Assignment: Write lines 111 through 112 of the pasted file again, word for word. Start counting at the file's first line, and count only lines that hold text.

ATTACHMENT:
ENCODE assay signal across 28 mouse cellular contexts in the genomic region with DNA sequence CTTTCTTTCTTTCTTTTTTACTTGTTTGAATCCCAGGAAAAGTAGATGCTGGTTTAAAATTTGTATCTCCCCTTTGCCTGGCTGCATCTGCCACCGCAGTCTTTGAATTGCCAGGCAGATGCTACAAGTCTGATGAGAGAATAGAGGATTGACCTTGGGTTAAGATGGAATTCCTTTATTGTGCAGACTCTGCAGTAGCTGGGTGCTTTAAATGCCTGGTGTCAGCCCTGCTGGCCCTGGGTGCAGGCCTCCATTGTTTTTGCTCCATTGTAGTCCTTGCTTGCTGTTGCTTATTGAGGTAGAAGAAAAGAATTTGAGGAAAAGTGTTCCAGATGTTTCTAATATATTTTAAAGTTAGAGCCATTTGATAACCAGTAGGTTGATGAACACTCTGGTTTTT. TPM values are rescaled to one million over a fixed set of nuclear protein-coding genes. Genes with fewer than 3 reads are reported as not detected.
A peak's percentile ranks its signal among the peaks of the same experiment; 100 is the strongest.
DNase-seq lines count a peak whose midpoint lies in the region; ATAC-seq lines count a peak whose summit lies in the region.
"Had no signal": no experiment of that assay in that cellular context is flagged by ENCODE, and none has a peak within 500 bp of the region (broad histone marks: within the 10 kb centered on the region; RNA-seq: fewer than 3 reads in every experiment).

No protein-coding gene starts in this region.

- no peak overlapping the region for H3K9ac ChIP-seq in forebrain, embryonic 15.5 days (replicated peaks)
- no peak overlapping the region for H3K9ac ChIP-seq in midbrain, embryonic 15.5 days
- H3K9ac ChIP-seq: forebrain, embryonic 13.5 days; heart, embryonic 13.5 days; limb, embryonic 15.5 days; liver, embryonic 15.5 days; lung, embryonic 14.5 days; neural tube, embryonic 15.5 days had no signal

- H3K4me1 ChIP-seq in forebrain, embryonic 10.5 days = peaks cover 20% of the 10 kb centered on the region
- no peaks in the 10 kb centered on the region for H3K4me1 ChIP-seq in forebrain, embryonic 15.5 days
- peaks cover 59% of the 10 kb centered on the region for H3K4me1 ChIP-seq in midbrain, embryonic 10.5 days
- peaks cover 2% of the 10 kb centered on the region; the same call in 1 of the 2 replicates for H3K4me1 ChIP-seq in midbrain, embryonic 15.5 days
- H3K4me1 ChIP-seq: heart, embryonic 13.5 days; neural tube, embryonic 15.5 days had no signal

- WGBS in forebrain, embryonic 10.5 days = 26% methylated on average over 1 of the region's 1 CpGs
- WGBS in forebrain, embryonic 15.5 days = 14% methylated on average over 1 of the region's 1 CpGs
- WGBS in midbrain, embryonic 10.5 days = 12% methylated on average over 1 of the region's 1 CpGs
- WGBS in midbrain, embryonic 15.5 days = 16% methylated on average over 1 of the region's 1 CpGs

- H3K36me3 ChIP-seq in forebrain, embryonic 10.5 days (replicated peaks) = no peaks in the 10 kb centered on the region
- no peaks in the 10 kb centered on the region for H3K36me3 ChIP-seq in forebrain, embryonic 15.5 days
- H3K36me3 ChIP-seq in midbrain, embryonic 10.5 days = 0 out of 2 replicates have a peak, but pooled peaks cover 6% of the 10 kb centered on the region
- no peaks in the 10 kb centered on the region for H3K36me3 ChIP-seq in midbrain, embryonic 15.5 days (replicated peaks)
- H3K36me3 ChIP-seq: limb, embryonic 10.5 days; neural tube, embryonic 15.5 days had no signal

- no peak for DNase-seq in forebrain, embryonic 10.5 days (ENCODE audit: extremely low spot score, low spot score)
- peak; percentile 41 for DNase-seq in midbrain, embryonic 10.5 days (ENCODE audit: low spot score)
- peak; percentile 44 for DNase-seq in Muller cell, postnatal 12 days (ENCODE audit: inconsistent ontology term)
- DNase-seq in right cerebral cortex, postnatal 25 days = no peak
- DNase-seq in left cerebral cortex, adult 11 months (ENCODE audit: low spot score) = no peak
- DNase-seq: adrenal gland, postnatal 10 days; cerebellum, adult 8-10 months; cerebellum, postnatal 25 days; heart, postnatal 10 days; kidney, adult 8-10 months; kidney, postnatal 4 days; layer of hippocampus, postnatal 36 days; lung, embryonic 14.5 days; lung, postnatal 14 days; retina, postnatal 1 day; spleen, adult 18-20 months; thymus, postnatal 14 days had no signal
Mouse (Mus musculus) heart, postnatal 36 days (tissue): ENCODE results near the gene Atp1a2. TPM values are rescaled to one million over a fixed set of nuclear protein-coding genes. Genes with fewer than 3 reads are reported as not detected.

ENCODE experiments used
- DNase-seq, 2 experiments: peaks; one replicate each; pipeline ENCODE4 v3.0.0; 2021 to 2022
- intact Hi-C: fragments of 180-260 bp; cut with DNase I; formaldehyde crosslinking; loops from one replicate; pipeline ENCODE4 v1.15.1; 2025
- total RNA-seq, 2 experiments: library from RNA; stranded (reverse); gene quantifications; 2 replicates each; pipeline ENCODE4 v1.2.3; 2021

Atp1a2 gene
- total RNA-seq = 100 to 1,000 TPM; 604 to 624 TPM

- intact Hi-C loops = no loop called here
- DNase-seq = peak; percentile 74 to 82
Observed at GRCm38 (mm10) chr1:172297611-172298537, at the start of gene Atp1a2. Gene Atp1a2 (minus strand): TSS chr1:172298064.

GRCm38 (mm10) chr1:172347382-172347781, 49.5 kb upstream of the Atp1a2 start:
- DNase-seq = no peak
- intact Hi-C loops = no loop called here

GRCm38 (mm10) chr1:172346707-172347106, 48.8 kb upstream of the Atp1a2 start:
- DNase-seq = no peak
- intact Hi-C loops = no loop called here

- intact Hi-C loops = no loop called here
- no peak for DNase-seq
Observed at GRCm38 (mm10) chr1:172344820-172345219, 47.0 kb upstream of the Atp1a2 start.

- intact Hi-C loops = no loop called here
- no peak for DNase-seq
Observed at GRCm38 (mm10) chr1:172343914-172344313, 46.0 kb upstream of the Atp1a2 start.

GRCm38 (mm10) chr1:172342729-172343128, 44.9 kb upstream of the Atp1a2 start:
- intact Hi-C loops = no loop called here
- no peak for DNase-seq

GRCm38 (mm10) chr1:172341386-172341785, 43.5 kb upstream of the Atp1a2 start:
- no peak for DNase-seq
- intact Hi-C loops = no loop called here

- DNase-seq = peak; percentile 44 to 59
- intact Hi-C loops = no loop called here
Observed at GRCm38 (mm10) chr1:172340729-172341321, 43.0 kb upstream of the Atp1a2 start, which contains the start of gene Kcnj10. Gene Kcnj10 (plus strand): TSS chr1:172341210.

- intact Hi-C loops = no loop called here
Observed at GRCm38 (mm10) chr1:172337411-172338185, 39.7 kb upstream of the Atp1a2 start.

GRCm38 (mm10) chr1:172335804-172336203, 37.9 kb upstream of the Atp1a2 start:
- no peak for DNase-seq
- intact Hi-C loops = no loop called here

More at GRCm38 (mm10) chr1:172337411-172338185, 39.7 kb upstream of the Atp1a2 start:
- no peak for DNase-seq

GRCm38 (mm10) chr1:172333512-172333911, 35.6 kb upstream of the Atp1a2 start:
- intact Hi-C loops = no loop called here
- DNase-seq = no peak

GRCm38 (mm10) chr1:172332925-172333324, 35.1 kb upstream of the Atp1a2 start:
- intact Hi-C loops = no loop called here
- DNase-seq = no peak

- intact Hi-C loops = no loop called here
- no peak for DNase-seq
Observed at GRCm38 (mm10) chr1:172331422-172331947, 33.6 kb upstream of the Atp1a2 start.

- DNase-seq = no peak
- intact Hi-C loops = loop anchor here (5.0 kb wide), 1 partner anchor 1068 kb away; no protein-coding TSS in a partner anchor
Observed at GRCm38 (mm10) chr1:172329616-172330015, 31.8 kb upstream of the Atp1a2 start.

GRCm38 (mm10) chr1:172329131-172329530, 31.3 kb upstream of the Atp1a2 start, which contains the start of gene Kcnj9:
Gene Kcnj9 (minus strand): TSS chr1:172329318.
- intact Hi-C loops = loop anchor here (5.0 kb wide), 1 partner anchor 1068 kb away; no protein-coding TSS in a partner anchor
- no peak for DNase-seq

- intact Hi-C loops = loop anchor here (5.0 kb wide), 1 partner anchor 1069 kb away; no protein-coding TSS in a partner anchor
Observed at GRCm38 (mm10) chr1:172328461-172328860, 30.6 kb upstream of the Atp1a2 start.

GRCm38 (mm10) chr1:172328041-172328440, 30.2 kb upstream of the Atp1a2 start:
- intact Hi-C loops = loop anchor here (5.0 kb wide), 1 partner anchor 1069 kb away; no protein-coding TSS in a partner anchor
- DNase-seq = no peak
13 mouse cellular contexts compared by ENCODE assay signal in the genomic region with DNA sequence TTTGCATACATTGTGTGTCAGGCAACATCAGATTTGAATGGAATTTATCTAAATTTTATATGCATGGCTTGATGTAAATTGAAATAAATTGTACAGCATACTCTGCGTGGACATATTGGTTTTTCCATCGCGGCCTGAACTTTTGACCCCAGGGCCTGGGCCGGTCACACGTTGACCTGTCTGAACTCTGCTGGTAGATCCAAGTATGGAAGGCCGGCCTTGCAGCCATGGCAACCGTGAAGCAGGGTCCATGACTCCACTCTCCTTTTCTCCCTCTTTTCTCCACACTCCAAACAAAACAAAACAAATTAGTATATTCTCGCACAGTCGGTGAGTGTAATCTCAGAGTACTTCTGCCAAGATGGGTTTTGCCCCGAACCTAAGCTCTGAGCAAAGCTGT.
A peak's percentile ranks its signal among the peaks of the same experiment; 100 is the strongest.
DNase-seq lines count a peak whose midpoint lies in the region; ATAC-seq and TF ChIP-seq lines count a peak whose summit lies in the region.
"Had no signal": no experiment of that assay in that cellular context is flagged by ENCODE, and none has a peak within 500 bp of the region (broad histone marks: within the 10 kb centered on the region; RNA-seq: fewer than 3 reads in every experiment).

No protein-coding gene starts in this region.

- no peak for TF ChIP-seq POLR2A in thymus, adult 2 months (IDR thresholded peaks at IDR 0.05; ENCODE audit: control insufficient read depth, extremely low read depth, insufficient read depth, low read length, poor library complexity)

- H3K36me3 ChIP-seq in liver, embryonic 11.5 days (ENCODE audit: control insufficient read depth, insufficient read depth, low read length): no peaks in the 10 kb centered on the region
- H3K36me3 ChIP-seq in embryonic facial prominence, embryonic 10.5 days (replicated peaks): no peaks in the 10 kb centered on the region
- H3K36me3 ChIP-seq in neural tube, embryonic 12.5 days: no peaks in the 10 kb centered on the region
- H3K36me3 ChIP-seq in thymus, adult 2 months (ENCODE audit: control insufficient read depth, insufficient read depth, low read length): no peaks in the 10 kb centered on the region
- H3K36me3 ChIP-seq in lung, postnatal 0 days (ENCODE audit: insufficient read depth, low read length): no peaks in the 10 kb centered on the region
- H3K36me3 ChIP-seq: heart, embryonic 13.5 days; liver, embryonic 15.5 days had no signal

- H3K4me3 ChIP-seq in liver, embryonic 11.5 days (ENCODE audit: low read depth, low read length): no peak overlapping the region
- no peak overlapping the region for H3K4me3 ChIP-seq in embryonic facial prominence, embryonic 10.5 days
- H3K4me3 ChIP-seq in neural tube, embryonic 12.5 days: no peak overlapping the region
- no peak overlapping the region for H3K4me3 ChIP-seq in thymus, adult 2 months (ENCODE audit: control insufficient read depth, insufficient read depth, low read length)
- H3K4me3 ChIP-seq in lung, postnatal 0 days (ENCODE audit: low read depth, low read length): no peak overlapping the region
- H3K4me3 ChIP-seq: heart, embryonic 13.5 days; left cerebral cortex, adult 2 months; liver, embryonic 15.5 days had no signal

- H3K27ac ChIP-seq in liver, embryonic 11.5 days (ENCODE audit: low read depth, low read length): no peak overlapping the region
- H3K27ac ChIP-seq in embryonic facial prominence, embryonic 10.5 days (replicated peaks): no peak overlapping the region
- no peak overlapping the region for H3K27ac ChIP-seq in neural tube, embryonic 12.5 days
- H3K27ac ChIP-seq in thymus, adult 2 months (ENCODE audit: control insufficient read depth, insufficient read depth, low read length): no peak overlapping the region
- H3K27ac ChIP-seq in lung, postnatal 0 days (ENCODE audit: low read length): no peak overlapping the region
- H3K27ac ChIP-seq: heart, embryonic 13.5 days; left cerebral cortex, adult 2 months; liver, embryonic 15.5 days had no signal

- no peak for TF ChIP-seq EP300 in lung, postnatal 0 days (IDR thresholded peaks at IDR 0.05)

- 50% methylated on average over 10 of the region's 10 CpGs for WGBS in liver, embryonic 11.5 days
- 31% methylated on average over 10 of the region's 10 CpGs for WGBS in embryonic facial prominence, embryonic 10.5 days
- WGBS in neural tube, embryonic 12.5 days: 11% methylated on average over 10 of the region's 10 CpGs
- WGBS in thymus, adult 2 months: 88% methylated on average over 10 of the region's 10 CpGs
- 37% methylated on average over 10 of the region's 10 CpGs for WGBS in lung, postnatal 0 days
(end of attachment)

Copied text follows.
- H3K27ac ChIP-seq: heart, embryonic 13.5 days; left cerebral cortex, adult 2 months; liver, embryonic 15.5 days had no signal

- no peak for TF ChIP-seq EP300 in lung, postnatal 0 days (IDR thresholded peaks at IDR 0.05)